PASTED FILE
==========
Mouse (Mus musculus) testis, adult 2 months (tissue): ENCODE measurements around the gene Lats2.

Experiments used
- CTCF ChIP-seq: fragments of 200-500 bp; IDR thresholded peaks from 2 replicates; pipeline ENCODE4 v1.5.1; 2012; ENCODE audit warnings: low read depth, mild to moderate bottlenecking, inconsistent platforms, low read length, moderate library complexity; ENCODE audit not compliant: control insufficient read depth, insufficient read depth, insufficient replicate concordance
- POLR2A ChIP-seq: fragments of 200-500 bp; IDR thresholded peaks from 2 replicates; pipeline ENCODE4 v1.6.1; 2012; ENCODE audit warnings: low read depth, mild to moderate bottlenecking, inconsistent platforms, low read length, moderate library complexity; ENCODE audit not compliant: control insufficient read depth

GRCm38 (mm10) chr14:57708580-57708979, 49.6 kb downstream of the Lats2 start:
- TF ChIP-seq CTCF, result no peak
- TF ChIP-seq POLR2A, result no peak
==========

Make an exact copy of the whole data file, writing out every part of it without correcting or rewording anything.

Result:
Mouse (Mus musculus) testis, adult 2 months (tissue): ENCODE measurements around the gene Lats2.

Experiments used
- CTCF ChIP-seq: fragments of 200-500 bp; IDR thresholded peaks from 2 replicates; pipeline ENCODE4 v1.5.1; 2012; ENCODE audit warnings: low read depth, mild to moderate bottlenecking, inconsistent platforms, low read length, moderate library complexity; ENCODE audit not compliant: control insufficient read depth, insufficient read depth, insufficient replicate concordance
- POLR2A ChIP-seq: fragments of 200-500 bp; IDR thresholded peaks from 2 replicates; pipeline ENCODE4 v1.6.1; 2012; ENCODE audit warnings: low read depth, mild to moderate bottlenecking, inconsistent platforms, low read length, moderate library complexity; ENCODE audit not compliant: control insufficient read depth

GRCm38 (mm10) chr14:57708580-57708979, 49.6 kb downstream of the Lats2 start:
- TF ChIP-seq CTCF, result no peak
- TF ChIP-seq POLR2A, result no peak